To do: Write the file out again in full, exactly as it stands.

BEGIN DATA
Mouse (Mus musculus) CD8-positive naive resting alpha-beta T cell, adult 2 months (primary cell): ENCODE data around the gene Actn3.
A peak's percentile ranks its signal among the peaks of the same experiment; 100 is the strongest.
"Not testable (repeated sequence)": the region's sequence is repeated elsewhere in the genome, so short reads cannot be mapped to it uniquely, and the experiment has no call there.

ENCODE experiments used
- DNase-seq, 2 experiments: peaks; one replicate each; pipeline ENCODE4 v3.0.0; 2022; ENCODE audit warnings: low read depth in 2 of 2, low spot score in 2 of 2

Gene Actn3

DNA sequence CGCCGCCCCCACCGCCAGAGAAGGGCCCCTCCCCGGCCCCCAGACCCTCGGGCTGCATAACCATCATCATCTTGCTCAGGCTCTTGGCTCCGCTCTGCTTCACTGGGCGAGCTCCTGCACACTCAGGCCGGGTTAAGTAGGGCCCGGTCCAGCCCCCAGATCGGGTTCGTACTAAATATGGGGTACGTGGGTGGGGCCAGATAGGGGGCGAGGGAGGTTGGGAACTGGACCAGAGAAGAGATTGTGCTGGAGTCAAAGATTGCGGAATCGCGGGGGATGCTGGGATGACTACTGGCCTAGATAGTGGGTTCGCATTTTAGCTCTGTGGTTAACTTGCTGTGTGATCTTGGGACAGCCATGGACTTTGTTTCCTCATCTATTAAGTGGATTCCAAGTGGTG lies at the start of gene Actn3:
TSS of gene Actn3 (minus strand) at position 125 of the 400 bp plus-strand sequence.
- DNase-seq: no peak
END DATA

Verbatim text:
Mouse (Mus musculus) CD8-positive naive resting alpha-beta T cell, adult 2 months (primary cell): ENCODE data around the gene Actn3.
A peak's percentile ranks its signal among the peaks of the same experiment; 100 is the strongest.
"Not testable (repeated sequence)": the region's sequence is repeated elsewhere in the genome, so short reads cannot be mapped to it uniquely, and the experiment has no call there.

ENCODE experiments used
- DNase-seq, 2 experiments: peaks; one replicate each; pipeline ENCODE4 v3.0.0; 2022; ENCODE audit warnings: low read depth in 2 of 2, low spot score in 2 of 2

Gene Actn3

DNA sequence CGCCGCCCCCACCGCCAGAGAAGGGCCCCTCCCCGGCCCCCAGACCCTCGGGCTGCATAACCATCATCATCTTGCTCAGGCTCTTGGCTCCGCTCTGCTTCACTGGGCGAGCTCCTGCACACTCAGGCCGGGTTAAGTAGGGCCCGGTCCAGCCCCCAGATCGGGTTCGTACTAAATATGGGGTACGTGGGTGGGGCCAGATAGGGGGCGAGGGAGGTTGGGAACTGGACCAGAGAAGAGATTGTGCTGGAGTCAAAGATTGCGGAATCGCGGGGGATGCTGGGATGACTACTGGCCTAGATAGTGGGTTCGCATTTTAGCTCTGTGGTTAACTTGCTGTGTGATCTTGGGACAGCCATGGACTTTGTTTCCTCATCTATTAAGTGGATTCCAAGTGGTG lies at the start of gene Actn3:
TSS of gene Actn3 (minus strand) at position 125 of the 400 bp plus-strand sequence.
- DNase-seq: no peak